Francis Skinner was the last surviving of the seven original members of Tecton, the pioneering architectural practice formed under Berthold Lubetkin in 1932 that dominated the formative period of the Modern Movement in Britain. Skinner was Lubetkin's closest colleague, who shared and supported his charismatic partner's belief in modern architecture as an instrument of social progress.
Born in Kuala Lumpur the eldest of three brothers and two sisters, Francis Skinner was "sent home" to England at an early age to be brought up by a maternal aunt in Reading. Entering the Architectural Association in 1927 he became disenchanted with the traditionalist teaching and focused on the radical developments in Europe, many of which he had visited by 1930. A contemporary recalls him reducing an AA studio master to tears in a school crit with his scheme for a Florentine Renaissance church composed entirely of exposed RSJs. His first building, a prize-winning reinforced concrete house for the Modern Homes Exhibition at Gidea Park was completed in 1934 when he was only 26.
"Freddie" Skinner was deeply engaged in the political struggles of the 1930s, being a committed member of the Communist Party and the secretary and driving force of the Architects & Technicians Organisation, which campaigned for better housing conditions and building practices. He was also active in the AASTA (Association of Architects, Surveyors and Technical Assistants) and ABT (Association of Building Technicians), which promoted unionisation of building workers and salaried staff.
This activity was all pursued alongside his work in Tecton, where, as for Lubetkin, his political and professional aspirations converged most closely in the work for Finsbury Council, beginning with the Health Centre completed in 1938 and now listed Grade I. The same year Skinner visited Spain to study the effects of aerial bombardment in the Civil War, his findings contributing to Tecton's controversial scheme of deep bomb-proof shelters for Finsbury. Though these eventually came to nothing his knowledge was re-applied during the Second World War when he served with the Royal Engineers and volunteered for bomb disposal work, having found routine duties too dull.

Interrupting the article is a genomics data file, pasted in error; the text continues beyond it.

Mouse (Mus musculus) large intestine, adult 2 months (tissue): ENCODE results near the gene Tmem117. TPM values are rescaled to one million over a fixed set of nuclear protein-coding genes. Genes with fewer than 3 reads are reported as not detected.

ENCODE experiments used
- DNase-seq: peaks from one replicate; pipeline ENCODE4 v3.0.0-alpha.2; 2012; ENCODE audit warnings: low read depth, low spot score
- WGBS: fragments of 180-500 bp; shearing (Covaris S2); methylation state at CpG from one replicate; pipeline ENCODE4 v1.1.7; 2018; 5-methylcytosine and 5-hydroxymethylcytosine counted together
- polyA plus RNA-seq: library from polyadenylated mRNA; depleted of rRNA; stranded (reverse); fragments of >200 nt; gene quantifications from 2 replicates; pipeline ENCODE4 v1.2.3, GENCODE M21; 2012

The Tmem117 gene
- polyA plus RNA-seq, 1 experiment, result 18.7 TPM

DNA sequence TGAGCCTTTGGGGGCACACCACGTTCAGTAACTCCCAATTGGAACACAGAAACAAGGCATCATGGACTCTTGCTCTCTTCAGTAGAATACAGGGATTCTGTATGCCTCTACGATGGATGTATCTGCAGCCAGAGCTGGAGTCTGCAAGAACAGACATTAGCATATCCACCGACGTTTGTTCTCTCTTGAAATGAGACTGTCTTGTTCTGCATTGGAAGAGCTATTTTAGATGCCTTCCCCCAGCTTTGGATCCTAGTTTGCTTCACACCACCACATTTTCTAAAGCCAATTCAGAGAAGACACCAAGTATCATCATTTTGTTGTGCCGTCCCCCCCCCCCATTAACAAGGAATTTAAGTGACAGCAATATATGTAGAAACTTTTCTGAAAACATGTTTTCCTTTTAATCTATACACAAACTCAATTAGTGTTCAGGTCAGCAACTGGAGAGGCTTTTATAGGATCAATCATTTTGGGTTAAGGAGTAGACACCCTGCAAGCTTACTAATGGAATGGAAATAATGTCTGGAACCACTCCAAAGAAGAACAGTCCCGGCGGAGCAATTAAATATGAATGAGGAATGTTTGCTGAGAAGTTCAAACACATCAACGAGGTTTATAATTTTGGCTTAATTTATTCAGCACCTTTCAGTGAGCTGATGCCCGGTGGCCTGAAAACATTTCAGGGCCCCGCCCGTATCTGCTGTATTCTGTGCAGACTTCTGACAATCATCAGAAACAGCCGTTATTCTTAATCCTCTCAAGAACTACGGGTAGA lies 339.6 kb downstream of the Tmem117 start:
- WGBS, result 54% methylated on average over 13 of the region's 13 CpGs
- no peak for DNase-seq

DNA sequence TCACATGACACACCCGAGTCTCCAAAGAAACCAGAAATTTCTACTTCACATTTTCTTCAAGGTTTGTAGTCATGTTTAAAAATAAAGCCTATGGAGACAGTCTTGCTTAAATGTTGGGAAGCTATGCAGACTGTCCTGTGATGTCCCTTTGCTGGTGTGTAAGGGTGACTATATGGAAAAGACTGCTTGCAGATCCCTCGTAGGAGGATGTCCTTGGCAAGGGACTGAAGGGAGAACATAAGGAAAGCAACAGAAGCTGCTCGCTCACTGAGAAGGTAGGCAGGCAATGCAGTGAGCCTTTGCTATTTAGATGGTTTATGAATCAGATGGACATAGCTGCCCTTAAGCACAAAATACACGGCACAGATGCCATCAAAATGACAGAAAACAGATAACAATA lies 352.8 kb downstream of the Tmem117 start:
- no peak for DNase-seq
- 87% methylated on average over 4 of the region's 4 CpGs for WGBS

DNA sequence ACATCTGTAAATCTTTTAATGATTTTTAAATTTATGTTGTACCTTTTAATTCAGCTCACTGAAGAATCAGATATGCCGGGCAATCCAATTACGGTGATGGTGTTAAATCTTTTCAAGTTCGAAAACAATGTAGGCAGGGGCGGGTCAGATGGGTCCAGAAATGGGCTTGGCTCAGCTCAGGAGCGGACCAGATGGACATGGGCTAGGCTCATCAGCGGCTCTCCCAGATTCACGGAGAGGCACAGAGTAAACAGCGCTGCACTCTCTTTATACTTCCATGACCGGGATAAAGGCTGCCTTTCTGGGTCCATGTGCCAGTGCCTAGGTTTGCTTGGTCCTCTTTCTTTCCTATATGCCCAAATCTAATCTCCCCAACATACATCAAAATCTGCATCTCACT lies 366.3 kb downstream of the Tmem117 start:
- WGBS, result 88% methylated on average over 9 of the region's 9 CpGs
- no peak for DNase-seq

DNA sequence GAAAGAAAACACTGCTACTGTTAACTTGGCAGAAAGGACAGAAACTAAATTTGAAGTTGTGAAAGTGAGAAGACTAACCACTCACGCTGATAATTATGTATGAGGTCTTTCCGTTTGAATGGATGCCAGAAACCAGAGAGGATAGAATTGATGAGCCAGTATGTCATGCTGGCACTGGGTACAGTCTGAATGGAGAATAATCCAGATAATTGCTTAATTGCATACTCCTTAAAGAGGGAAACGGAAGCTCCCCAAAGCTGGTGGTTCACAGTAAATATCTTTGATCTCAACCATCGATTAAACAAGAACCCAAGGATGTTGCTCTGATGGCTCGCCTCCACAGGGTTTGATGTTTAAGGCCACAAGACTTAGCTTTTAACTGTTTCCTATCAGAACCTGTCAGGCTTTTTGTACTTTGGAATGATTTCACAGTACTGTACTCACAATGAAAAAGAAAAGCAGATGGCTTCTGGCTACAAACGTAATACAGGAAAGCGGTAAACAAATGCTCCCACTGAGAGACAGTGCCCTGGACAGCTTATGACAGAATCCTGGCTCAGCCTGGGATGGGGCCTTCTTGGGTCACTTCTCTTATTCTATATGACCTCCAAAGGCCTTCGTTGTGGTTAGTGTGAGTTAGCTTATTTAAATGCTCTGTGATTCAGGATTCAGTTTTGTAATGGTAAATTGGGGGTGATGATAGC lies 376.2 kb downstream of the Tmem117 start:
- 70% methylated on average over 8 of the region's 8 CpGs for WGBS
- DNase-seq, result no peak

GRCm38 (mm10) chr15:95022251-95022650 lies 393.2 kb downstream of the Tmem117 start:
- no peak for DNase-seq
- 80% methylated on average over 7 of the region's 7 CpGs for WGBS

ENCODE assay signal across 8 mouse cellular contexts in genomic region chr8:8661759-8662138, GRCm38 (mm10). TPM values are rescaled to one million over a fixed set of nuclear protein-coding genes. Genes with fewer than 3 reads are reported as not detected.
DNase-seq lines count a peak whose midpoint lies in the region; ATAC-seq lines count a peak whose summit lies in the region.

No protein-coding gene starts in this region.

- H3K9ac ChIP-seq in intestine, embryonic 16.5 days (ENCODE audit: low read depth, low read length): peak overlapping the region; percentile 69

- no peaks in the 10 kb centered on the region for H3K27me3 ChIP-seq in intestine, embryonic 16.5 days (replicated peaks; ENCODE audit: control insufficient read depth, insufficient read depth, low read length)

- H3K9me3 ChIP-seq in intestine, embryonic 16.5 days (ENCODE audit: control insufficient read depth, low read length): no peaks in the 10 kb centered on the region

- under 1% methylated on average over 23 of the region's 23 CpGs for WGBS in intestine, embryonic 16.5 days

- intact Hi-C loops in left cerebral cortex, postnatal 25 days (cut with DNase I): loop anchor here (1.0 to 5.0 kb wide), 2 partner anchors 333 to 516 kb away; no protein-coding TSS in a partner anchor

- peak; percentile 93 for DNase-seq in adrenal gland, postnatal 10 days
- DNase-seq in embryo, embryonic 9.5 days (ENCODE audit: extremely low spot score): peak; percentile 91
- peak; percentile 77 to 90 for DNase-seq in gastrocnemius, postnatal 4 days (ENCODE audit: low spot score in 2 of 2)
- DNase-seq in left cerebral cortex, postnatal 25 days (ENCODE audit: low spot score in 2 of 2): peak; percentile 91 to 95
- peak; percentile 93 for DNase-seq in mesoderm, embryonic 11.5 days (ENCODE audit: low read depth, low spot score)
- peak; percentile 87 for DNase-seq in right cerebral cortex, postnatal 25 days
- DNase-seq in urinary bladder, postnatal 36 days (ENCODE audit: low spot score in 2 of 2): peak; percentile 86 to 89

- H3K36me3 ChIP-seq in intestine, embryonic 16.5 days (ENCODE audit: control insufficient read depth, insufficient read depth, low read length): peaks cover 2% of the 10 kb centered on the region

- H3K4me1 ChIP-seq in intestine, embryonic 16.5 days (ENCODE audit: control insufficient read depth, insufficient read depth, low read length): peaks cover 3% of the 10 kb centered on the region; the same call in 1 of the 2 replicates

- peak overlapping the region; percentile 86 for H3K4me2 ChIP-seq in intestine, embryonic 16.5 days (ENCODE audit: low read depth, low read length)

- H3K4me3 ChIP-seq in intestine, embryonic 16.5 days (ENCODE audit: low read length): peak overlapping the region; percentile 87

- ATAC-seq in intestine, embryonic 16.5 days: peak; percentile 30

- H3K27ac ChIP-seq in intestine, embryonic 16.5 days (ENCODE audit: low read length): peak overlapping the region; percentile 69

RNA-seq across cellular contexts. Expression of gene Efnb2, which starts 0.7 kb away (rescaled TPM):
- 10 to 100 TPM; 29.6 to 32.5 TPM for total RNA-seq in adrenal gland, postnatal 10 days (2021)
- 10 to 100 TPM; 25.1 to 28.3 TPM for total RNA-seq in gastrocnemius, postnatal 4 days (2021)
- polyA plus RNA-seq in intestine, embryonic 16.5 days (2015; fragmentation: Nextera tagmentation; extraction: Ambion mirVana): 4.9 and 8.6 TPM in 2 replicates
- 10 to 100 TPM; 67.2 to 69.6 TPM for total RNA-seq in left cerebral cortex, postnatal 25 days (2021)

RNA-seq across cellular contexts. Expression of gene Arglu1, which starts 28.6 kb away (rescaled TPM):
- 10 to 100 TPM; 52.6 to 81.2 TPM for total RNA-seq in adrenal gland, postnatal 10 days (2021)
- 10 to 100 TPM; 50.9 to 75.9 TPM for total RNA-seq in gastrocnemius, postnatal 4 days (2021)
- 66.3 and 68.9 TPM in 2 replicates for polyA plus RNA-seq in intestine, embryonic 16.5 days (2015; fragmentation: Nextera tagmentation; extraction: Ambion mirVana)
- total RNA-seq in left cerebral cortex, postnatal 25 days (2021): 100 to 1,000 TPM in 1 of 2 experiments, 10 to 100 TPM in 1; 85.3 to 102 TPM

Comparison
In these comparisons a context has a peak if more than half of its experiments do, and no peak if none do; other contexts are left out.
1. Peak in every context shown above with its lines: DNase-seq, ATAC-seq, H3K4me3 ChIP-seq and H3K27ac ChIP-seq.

Tecton's work resumed after the war with the housing projects at Spa and Priory Green, Paddington and Holford Square, Skinner seeing through the Finsbury schemes during Lubetkin's tenure at Peterlee. Skinner declined an invitation from Le Corbusier to join him at Chandigarh in 1950 but continued with major housing developments in Bethnal Green, Hackney and Southwark in the reformed firm of Skinner, Bailey & Lubetkin. This arrangement, whereby Skinner played a key but generally unacknowledged role in running the practice, enabled Lubetkin to remain professionally active during the period when he is widely but mistakenly supposed to have forsaken architecture for farming.
Francis Skinner, the only founding member of Tecton to stay with Lubetkin for his entire professional life, once described his celebrated partner as "the most complete architect you could imagine - a brilliant designer, knowledgeable about structure, very persuasive with clients and a good organiser". But he modestly omitted to mention the qualities he himself brought to their association that made it so durable - a critical appreciation of Lubetkin's vision, a comparable aesthetic sensibility and the inexhaustible dedication and tenacity needed to produce buildings of lasting significance. Their compatible personalities and the complementary nature of their gifts resulted in a unique body of work that neither could have achieved on his own.
Skinner retired in the 1970s to Suffolk, where he continued with various personal projects, including teaching himself Russian and making an extensive study of historic houses and castles. Typically, he approached these not from a sentimental or tourist perspective but as manifestations of Britain's social structure and political development. With his wife Jo, a professional artist and accomplished geologist, he would embark on several tours each year, carefully planned around the locations of their objectives - a series of buildings in his case, a group of fossil sites in hers. Their mutual devotion accommodated these different interests with characteristic generosity, travelling in separate camper vans to pre-agreed destinations where they would re-unite each evening to discuss the day's exploits.
Behind Francis Skinner's innate reticence lay unshakeable egalitarian ideals and a profound belief in the essential humanism of art and science. The very embodiment of George Orwell's phrase "the crystal spirit", he was steadfast, gentle and true.